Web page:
Reference information of King can also be found on his Wikipedia page, which interestingly writes that he took a stance against anti-Chinese sentiment during his time as a judge-advocate-general in New York. I also found more reference sources of him on Google Books, including the 1917 edition of Who’s Who in New York as well as the Biographical Directory of the State of New York 1900, but these sources did not give me any information that I had not learned from Wikipedia or the Dickinson Archives. It seems that historical research-especially when you are only researching references-is a lot of reading the same information 50 times in a row and hoping for one minute detail you haven’t come across yet.
The last person I searched for was Joshua Allan Lippincott. He was the president of the University of Kansas, so I thought he would be relevant enough to have a few sources written about him.
As always, I searched the Dickinson Archives first and found, as always, a short bio. Based on this source he seems like a pretty unpleasant person. (He may or may not have had an illegitimate child and is explicitly described as “dour, pious, and grim.”) However, this is about research, and not morality, so I put that aside and looked at the facts. I read that he was a chief adviser for the Carlisle Indian School. I had learned about the school last year during my American History class, so I was immediately intrigued.
Next, I searched for Lippincott on Wikipedia, finding an article, but it was actually seriously lacking in information in comparison with the Dickinson Archives reference. Perhaps if I do choose to research this man more in depth, I could make some contributions to the page. On Google Books, I found a geneology of his family, which although counts as a reference source in my mind, as it contains brief bits of information that I could then use to further my research elsewhere, it did not provide me with any new information about Lippincott. I also found a short biography on him in the National Cyclopedia of American Biography, but there was no mention of the Carlisle Indian School, which was what I was most interested in. I continued to search, but only found primary sources concerning his relationship with the Carlisle Indian School. However, I am very excited about this find, and will definitely be looking into it more deeply when we analyze primary source documents.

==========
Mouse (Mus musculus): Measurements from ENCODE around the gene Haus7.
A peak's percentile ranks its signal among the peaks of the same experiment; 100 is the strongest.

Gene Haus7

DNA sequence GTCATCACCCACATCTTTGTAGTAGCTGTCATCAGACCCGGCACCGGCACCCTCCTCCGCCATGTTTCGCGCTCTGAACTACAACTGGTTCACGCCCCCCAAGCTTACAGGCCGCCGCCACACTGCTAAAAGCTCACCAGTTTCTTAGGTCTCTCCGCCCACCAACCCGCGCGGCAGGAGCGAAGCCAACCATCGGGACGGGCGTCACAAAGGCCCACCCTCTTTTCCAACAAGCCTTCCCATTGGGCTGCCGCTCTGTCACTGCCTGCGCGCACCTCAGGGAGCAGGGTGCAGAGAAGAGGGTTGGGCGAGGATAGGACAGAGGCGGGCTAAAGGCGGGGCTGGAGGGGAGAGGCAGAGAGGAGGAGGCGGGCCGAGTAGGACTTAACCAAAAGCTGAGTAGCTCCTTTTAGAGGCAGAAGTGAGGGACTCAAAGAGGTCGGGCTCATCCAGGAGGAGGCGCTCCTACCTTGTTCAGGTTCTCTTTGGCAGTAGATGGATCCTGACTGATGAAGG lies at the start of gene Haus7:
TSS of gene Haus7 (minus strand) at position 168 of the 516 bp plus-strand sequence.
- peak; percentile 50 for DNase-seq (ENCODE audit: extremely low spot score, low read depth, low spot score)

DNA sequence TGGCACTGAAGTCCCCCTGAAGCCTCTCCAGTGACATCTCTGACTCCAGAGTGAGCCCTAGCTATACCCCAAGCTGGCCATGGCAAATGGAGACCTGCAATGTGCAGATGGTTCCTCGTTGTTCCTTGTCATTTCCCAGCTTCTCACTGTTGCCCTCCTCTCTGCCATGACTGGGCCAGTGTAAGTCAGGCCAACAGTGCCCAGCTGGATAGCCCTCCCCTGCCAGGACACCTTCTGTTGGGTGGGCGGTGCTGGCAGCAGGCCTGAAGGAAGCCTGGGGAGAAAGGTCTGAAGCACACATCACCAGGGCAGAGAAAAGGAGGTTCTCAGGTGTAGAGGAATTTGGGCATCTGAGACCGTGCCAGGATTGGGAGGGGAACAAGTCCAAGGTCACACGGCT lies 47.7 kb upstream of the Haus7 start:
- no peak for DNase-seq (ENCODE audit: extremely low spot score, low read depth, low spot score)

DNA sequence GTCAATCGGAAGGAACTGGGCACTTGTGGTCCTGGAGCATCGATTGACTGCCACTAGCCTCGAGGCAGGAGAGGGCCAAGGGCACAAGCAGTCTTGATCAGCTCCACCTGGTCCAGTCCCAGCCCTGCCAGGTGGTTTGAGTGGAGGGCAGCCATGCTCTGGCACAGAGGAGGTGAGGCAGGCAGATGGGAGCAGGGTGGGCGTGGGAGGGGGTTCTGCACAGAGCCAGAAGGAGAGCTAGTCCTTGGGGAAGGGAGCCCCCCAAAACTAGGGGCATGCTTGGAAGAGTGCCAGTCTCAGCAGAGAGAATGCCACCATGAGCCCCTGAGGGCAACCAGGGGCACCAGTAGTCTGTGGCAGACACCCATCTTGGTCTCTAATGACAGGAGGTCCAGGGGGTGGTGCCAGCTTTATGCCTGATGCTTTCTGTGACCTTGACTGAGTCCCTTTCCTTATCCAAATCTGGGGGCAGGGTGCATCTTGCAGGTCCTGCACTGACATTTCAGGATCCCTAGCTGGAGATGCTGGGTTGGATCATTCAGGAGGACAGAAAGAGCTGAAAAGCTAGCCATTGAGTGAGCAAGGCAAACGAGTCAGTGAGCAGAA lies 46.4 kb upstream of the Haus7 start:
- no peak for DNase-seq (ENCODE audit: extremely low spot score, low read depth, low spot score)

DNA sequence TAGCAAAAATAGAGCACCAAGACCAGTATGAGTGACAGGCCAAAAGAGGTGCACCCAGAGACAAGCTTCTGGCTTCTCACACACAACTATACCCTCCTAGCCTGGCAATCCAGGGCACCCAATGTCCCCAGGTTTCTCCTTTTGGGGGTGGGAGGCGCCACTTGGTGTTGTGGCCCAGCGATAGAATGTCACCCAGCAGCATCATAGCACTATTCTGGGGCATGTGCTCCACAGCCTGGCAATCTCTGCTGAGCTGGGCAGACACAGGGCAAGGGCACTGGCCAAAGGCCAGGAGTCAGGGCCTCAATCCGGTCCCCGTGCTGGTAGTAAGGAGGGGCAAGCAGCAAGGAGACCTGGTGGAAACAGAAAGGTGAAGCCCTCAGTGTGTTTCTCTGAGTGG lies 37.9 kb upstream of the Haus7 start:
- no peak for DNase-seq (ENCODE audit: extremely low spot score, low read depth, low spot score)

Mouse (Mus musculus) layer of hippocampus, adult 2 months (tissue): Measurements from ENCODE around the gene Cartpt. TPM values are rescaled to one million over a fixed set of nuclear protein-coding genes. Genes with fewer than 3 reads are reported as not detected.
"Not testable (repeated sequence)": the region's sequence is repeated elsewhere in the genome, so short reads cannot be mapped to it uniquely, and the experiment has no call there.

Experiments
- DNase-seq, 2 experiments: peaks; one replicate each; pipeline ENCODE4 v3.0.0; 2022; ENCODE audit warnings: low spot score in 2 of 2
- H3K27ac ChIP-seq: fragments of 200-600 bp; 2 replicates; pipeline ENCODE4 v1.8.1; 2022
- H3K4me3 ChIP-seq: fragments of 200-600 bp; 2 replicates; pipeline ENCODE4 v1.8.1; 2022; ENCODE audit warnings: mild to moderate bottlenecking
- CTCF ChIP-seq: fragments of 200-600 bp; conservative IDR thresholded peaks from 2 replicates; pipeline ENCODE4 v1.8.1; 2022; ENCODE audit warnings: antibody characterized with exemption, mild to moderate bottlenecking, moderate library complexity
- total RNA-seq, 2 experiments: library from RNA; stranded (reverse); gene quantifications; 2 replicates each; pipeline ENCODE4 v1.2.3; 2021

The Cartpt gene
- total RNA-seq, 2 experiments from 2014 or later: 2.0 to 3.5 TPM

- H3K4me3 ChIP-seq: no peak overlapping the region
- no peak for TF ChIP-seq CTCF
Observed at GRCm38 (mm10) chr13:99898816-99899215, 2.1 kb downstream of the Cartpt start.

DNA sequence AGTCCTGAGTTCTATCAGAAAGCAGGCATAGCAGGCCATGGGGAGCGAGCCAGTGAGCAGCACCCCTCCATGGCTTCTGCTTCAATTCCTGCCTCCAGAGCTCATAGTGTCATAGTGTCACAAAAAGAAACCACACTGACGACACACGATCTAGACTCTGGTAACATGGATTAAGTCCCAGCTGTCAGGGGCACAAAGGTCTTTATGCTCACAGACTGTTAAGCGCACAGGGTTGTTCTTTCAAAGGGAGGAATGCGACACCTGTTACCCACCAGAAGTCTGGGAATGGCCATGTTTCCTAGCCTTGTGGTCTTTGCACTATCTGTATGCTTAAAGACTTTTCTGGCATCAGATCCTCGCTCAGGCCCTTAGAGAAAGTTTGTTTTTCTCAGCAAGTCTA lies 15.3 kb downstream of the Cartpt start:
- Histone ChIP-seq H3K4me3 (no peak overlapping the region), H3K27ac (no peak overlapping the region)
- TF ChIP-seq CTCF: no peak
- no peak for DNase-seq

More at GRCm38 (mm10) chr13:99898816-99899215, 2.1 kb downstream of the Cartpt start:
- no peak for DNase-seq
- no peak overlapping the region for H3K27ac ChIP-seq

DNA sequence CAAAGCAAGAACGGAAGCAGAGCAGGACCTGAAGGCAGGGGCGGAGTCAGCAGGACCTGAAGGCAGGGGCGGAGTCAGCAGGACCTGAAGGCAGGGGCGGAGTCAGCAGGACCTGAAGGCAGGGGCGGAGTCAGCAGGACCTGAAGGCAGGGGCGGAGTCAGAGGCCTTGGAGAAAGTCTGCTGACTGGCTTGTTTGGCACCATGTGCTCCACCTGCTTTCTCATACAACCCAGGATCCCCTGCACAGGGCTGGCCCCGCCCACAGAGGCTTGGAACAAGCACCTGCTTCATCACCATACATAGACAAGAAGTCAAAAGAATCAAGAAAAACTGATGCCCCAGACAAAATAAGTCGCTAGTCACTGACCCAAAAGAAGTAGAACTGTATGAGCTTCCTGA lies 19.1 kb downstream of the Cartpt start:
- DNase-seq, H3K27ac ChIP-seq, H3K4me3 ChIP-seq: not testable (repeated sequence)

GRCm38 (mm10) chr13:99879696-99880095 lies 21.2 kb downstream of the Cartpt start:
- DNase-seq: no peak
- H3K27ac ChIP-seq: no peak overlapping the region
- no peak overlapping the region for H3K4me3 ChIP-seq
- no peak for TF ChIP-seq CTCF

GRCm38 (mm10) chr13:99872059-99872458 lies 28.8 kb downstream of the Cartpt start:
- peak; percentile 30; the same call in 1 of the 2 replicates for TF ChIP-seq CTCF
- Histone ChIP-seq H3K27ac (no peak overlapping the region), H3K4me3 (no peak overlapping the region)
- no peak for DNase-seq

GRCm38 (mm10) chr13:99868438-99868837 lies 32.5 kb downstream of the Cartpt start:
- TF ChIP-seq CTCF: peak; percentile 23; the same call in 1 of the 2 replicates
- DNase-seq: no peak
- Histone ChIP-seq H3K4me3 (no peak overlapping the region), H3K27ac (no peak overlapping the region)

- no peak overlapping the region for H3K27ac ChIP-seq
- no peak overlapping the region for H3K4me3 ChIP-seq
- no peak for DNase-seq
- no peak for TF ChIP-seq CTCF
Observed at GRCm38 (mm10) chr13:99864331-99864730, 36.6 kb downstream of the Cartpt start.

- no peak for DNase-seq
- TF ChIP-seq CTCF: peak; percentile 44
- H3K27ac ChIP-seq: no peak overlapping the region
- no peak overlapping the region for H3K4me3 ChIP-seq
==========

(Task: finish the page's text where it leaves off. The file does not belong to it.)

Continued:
The census records search was probably the least exciting part of my research for this assignment. Although it is always fun to be able to look at a document that was actually written a century and a half ago, census documents can be pretty dull, especially when you are reading 15 of them, one after the other. I researched 3 individuals: Horatio Collins King, Joseph Emory Broadwater (who I did look into in other references, but didn’t mention here due to a lack of significant results) and Joshua Lippincott.
King was fairly easy to find, as I knew his place and date of birth as well as the names of his parents, children, and wives. Screenshots of three records from his life can be seen below:
Interestingly enough, in the last census taken, while King was at the age of 72, the census taker misspelled his name and wrote Horgler instead of Horatio. This was much funnier to me while in the throes of research insanity after staring at census records for the past 5 hours. However, it also shows how important it is to pay close attention, as if I had not noticed that every other piece of information was correct, I would not have noticed that record.
Joseph Emory Broadwater didn’t have any funny spelling errors and was fairly easy to find census record on.
There is no mention of a son named Wharton in other record or references, so I’m not sure if that is a typo or a boy living with the Broadwaters who was mistaken for a family member, but it could use some further investigation.
Joshua Lippincott was difficult to find records on, and I’m still not even sure that the second one is actually him.
In the second record shown, every single fact lines up perfectly with the Lippincott from the class of 1858. His occupation, his name, his age, and his location all make sense. However, the Dickinson Archives reference stated that there was no record of Lippincott marrying and having children (other than the possible illegitimate child). It is possible that Lippincott had random people living in his house and the census taker assumed they were his family, or maybe Lippincott was married all along and his family simply does not exist according to Dickinson College. Maybe Lippincott had a twin who did the exact same thing he did, but ended up marrying and having a family. Either way, I am certainly intrigued.